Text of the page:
Foal Imprinting: Overrated Or Miraculous?By Jeffrey Rolo
Foal imprinting has taken the world by storm since Dr. Robert M. Miller began strongly advocating it during the early 90's. The question is: is imprinting just another fad or is its recent popularity legitimate?
I believe the real answer falls somewhere in the middle.
Dr. Miller is clearly a gifted horseman who knows the merit behind imprinting, but although he brought it to the spotlight in recent times the act itself is centuries old. Native Americans were practitioners of imprinting, speaking to foals before they were even born and handling them extensively during their first few days after birth. Clearly imprinting is a key tool in an experienced horseman's "arsenal."
So why did I suggest foal imprinting falls halfway between fad and legitimacy?
Because while the act is definitely legitimate, I have seen advocates take it to extremes that borderline on fairytale. I compare foal imprinting with the recent horse whispering craze. Some promoters of "horse whispering" suggest they hold a deep, mystical ability to communicate with horses… they hype it up far beyond what it truly is: natural horsemanship that is accessible to any horseman!
The same is true for imprinting. At its core foal imprinting is a very beneficial process that can lay down the groundwork for your future relationship with the horse, but try not to look beyond what it really is: a tool. If you do not have the opportunity to imprint your foal chances are your foal will still come out equally fine.
Exactly what is foal imprinting?
When a foal is first born there is a span of about an hour where the foal will lie down and rest before drinking his mother's milk for the first time. During this small window the foal's owner will enter the stall and rub the foal down from head to tail in order to desensitize him and form a horse-human bond.
Some handlers will stick with the basics and desensitize the foal solely to touch while others will go further and desensitize the foal to paper bags, newspapers, vacuums, clippers and insertion of a finger into the anus.
Does it work?
Yes. I have imprinted some foals before the foals were able to feed for their first time and the results were wonderful. Each of the foals was not afraid of humans and would actually leave the mother's side to approach me when I visited.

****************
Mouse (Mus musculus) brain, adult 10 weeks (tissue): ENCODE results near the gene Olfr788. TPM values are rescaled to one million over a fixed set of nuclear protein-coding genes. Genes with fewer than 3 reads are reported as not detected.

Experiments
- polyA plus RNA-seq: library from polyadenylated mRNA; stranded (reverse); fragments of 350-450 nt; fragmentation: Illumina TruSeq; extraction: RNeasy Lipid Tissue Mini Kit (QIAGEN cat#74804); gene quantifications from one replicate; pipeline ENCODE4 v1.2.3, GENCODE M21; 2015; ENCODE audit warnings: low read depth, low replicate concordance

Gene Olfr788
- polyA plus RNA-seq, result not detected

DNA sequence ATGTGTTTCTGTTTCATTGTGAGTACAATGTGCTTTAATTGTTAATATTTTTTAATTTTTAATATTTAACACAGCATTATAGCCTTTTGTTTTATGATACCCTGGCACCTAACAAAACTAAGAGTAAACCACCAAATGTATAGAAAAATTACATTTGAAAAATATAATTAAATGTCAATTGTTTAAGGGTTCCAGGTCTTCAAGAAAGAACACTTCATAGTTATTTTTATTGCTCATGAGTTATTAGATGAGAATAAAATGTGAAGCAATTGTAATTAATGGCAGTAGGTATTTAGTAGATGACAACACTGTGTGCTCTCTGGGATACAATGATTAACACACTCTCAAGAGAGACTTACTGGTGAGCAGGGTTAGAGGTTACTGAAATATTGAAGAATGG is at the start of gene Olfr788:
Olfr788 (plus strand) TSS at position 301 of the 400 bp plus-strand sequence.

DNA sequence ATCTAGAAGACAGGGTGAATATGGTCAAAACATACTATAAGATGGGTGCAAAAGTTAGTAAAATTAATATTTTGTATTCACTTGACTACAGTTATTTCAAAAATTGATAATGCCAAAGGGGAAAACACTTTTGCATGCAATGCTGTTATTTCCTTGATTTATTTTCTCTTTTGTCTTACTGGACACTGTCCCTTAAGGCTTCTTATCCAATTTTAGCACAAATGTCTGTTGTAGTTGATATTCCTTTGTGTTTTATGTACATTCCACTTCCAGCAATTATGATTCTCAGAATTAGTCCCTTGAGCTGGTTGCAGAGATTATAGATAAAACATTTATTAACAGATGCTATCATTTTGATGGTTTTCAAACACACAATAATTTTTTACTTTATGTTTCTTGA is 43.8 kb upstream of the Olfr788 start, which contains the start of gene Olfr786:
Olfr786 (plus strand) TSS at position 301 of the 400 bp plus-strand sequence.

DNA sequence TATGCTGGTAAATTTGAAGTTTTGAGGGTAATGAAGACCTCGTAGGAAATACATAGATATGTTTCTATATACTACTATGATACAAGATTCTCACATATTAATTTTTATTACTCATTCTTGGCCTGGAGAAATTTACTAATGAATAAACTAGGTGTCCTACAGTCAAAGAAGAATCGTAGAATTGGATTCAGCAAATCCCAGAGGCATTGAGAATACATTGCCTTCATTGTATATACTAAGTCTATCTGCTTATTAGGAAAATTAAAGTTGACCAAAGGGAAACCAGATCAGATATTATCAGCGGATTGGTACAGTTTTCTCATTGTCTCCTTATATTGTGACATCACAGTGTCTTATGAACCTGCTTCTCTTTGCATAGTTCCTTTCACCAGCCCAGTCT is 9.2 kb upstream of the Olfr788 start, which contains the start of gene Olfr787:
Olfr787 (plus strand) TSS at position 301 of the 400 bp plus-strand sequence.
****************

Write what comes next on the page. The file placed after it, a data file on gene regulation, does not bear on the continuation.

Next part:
So what's the catch?
Some of the foals were born too early for me to arrive during their first hour out of the womb, so by the time I had arrived they fed once or more. I rubbed them down anyways and the results were exactly the same: the horses were not afraid of humans and viewed me as one of the herd.
And that right there is the crux of the issue. Some imprint advocates proclaim legitimate imprinting can only take place during that first hour and if you try imprinting techniques after that hour has passed you are merely "training" your foal instead. I have found no difference between those handled during their first hour and those handled during their fourth, so as far as I'm concerned it's a matter of semantics whether one "trains" or "imprints" beyond the first hour.
Semantics aside, foal imprinting is important.
You do want to visit your young foal as early as possible and expose him to your presence and touch. While I may not have found any difference in a horse that has been imprinted within one hour of birth or a couple hours after birth, I have seen a significant difference between foals imprinted within a few hours and those not imprinted at all that first day.
Do not underestimate the power of working with those foals the first few hours and days, for those are the days where the horse will be the most impressionable. The groundwork you lay there will remain with the horse forever.
But be careful!
If you imprint a horse improperly you can end up doing far more damage than good. Remember that the foal will be very impressionable at that age, so if you reassure him and desensitize him to certain actions or stimuli he will forever better respond to them. On the other hand if your desensitization attempts are done improperly such that the foal becomes traumatized or manages to resist your attempts instead, you will have set a difficult precedent to break in the future.
For that reason, I generally advise sticking with the basics. Visit the foal so he immediately sees you as a regular part of the "herd." Talk to him soothingly as you pet him down, paying particularly close attention to his head and ears since those are areas an adult horse dislikes most.
Rubbing a foal's front shoulder area and upper haunches are particularly effective if you wish to relax him. Those two areas are the same areas the dam will nuzzle to comfort her foal, and in fact if you watch horses in a herd they all focus on those areas throughout their entire lives.
Ultimately imprinting is a wonderful tool that can be performed by anyone, but if you are relatively new with horses it is recommended you purchase a couple videos or books on imprinting so that you can rest assured you do it correctly.
And if you miss that first valuable day… don't worry! Just interact with your foal as quickly as possible because whereas the foal may be a little more apprehensive as time goes by, you can ultimately develop a bond with a horse of any age.